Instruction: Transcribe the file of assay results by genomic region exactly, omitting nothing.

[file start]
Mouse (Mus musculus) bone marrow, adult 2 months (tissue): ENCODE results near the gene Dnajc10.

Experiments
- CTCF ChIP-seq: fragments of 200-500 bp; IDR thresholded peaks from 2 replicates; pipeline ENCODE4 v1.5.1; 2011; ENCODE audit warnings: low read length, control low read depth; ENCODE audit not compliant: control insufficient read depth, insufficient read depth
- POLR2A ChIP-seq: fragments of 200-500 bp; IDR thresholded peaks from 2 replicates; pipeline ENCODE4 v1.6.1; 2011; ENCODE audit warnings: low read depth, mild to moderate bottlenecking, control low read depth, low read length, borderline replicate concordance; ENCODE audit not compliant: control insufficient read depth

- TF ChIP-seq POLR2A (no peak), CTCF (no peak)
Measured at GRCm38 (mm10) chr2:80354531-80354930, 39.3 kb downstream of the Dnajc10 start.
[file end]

Mouse (Mus musculus) bone marrow, adult 2 months (tissue): ENCODE results near the gene Dnajc10.

Experiments
- CTCF ChIP-seq: fragments of 200-500 bp; IDR thresholded peaks from 2 replicates; pipeline ENCODE4 v1.5.1; 2011; ENCODE audit warnings: low read length, control low read depth; ENCODE audit not compliant: control insufficient read depth, insufficient read depth
- POLR2A ChIP-seq: fragments of 200-500 bp; IDR thresholded peaks from 2 replicates; pipeline ENCODE4 v1.6.1; 2011; ENCODE audit warnings: low read depth, mild to moderate bottlenecking, control low read depth, low read length, borderline replicate concordance; ENCODE audit not compliant: control insufficient read depth

- TF ChIP-seq POLR2A (no peak), CTCF (no peak)
Measured at GRCm38 (mm10) chr2:80354531-80354930, 39.3 kb downstream of the Dnajc10 start.